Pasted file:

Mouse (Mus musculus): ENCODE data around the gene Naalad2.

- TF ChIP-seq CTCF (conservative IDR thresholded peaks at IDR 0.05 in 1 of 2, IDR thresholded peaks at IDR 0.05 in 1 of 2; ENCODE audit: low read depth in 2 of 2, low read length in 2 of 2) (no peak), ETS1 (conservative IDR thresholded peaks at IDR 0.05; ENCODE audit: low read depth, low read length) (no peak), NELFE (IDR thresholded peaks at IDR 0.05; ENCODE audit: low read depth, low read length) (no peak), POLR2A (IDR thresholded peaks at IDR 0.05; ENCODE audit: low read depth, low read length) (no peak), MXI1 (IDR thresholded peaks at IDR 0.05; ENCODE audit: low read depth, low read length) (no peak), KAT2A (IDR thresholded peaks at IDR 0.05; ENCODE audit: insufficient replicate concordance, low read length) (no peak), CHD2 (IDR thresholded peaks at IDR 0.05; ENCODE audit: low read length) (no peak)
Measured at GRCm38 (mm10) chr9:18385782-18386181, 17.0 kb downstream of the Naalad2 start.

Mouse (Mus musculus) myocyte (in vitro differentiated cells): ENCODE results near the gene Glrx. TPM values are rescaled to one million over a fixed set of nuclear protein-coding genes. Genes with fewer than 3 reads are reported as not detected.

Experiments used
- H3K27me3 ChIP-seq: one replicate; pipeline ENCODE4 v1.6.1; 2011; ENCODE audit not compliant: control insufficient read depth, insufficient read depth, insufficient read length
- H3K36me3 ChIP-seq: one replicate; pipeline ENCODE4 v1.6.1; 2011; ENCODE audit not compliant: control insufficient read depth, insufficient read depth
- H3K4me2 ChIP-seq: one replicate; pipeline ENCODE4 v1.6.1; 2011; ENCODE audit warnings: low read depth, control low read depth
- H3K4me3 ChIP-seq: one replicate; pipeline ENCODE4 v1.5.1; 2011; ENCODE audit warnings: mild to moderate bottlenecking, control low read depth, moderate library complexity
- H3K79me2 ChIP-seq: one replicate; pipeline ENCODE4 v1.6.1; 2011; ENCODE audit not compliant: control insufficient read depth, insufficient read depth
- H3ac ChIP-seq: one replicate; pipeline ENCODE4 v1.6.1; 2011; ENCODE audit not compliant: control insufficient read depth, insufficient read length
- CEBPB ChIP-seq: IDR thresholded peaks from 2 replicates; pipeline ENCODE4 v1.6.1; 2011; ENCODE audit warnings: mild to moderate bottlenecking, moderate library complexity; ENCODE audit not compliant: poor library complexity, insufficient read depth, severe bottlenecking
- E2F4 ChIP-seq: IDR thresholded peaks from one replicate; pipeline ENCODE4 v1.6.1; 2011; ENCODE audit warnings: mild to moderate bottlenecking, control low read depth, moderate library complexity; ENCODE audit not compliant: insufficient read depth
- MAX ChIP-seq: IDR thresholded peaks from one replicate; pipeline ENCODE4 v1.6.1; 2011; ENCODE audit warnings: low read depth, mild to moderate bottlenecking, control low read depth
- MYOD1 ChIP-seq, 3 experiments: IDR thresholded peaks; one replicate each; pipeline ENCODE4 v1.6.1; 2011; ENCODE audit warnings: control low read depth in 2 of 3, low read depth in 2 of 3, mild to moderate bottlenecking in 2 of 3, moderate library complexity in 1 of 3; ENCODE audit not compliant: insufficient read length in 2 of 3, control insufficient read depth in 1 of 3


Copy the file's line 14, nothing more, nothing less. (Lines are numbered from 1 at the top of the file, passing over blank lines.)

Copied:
- MAX ChIP-seq: IDR thresholded peaks from one replicate; pipeline ENCODE4 v1.6.1; 2011; ENCODE audit warnings: low read depth, mild to moderate bottlenecking, control low read depth